Enforcing `couch tax' helps retailers and the state's...


June 15, 1999

Enforcing `couch tax' helps retailers and the state's treasury

Barry Rascovar's Opinion Commentary column "Crackdown on the sofa scofflaws" (May 30), which was highly critical of state Comptroller William Donald Schaefer's initiative to collect the use tax Maryland residents owe on major purchases made out of state, avoided some of the facts.

Maryland retailers urged Mr. Schaefer to take action to curtail retail sales moving outside the state to avoid Maryland sales tax.

Last year, nearly $100 million of home furnishings entered Maryland from outside state lines. The uncollected sales tax on these purchases cost Maryland approximately $5 million dollars -- not to mention the economic impact of moving that much sales volume away from Maryland business.

All 45 states that collect a sales tax have a corresponding use tax. The reason is simple -- to keep business from going out of state simply to avoid sales tax. Most states vigorously enforce use tax collection on large items such as like furniture. The concept is not new.

Furniture stores, particularly in Delaware and North Carolina, have aggressively used promises of "no sales tax for Maryland customers" to their advantage for years. These stores would very much like to see continued indifference by Maryland tax enforcement officers to their advantage over Maryland businesses.

Comptroller Schaefer has confronted a difficult issue, instead of executing a politically convenient sidestep.

His approach to the problem is to examine commercial carrier manifests randomly at Maryland weigh stations to identify big-ticket deliveries to Maryland customers where no tax has been collected. The trucking industry is highly regulated, and such inspections are a routine practice of both state and federal officials.

I commend Mr. Schaefer for doing the right thing for Maryland, and I commend those consumers who support Maryland businesses.

Wayne R. Lauman, Baltimore

The writer is president of the Maryland Home Furnishings Association Inc.

State's `use tax' simply levels the playing field

In response to the furor that has erupted over Comptroller William Donald Schaefer's decision to enforce use tax laws, I'd like to point out that this use tax has been law for more than 50 years. It is the equivalent of the retail sales tax Maryland merchants are required to collect.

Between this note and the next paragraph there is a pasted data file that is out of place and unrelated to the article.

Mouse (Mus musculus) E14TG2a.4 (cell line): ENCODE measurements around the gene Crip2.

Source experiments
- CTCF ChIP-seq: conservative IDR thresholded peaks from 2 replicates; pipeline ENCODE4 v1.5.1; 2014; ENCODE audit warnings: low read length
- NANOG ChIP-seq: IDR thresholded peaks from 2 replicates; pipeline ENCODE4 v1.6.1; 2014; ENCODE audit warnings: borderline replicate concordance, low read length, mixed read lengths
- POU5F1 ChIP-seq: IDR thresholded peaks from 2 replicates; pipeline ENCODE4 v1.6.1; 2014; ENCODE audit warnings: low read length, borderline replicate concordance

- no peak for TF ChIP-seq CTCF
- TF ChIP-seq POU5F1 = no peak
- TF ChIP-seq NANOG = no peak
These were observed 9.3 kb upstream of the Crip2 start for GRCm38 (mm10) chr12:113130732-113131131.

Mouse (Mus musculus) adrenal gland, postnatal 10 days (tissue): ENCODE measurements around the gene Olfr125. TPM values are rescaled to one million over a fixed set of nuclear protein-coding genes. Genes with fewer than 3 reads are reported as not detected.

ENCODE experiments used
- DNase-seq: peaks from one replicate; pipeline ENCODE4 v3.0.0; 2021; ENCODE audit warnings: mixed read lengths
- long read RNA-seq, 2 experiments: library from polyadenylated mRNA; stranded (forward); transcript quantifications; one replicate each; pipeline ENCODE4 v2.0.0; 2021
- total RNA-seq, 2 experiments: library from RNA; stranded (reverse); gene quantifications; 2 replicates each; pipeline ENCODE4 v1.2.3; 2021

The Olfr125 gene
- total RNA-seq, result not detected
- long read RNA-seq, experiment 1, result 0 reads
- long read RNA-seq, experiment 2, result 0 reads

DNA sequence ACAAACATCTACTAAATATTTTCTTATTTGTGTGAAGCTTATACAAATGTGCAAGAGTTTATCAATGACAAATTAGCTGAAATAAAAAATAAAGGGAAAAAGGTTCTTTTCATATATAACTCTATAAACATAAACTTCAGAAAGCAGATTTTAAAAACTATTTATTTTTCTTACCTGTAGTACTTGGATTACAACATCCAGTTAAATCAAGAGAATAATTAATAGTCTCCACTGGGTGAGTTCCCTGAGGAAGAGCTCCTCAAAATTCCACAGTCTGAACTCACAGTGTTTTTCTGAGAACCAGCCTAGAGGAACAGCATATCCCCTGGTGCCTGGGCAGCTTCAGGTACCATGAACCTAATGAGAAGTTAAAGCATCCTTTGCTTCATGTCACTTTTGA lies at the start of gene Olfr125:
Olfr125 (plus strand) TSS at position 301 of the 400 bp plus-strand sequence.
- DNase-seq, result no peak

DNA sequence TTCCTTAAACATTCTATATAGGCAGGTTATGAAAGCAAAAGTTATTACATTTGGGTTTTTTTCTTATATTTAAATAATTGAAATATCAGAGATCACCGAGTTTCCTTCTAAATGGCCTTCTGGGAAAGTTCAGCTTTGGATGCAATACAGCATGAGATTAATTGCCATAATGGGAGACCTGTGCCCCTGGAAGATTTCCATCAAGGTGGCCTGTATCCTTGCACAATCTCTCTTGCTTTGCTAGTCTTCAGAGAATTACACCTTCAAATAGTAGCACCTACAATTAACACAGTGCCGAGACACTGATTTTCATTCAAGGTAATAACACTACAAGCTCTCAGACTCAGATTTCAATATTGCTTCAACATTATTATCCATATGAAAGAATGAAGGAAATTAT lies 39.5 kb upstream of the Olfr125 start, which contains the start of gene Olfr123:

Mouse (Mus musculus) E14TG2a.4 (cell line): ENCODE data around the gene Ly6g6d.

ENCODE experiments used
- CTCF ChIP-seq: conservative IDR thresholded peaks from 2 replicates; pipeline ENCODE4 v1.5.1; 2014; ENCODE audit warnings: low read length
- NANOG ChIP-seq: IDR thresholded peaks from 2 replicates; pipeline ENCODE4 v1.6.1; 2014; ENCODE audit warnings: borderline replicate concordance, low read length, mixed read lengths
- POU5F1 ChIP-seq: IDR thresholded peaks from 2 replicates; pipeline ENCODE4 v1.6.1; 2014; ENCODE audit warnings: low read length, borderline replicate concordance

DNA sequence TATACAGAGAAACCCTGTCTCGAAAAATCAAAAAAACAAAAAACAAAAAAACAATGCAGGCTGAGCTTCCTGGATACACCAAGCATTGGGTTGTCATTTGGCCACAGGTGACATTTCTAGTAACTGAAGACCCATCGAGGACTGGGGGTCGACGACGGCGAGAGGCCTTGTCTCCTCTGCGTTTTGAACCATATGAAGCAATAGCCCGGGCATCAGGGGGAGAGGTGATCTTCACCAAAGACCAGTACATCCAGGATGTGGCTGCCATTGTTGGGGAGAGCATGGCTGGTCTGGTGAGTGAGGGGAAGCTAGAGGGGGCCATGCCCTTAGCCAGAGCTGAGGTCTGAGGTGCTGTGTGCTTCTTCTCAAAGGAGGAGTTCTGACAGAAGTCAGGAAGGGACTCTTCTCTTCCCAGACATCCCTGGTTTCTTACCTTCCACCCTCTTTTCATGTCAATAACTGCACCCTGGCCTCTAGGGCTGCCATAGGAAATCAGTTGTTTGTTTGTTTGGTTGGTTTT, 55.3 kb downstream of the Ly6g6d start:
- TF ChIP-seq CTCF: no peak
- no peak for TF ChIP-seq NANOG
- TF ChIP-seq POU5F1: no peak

Enforcement of this law will give merchants in Maryland a level playing field with out-of-state merchants. Since out-of-state merchants have been avoiding the use tax, Maryland's merchants have been at an automatic 5 percent price disadvantage.

Collecting this tax not only brings more revenue to the state treasury, it will create jobs, which will create spending, which will increase the tax base, which will spread the tax burden among more taxpayers. This will enhance the quality of life for all Marylanders.

I commend Mr. Schaefer for having the courage to enforce an existing law that his longtime predecessor refused to enforce.

Ray Kenney, Severna Park

Bridge accident coverage brought home human issues

The Sun's article on last week's Beltway bridge collapse "In tragedy, convergence of five lives" (June 10) explored the personal side of an otherwise scientific investigation. As a veteran of the Maryland State Police, I was deeply moved and truly hope that others in law enforcement understand how devastating these collisions are and how important our work is.

As professionals, we try to remove ourselves from the human aspect of these tragedies. We prepare our reports and submit them to a state's attorney who decides whether to prosecute. We inform family members about the case, but we try not to get emotionally involved.

The Sun's article reminded me that law enforcement officers make a difference. Our investigations help establish not only how accidents happen, but why, and thus help prevent future tragedies.

To the families of those involved in last Tuesday's collision, my heartfelt sympathy goes out to you for your loss. To my fellow emergency service providers, thank you for the outstanding efforts to prevent further loss of life or injuries.

To the Maryland Highway Administration and its contractors, thank you for your safe and expedient work.

To The Sun, thank you putting our efforts in perspective and reminding us just how important our work really is.

Lt. Michael J. Fischer, Pikesville

Bridge didn't `collapse' -- it was knocked down

Most of the the media claimed the overhead walkway in the Beltway bridge tragedy collapsed. Every structural design engineer in the country will tell you the walkway did not collapse -- no earthquake, no 15-foot-high flood or hundreds of marathoners on the bridge caused a "collapse."

The bridge fell because it was struck by a truck's high cargo. The term "collapse" is properly reserved for bad design, flawed material or improper fabrication.

Walter Habicht, Baltimore

Warning barriers for trucks could head off accidents

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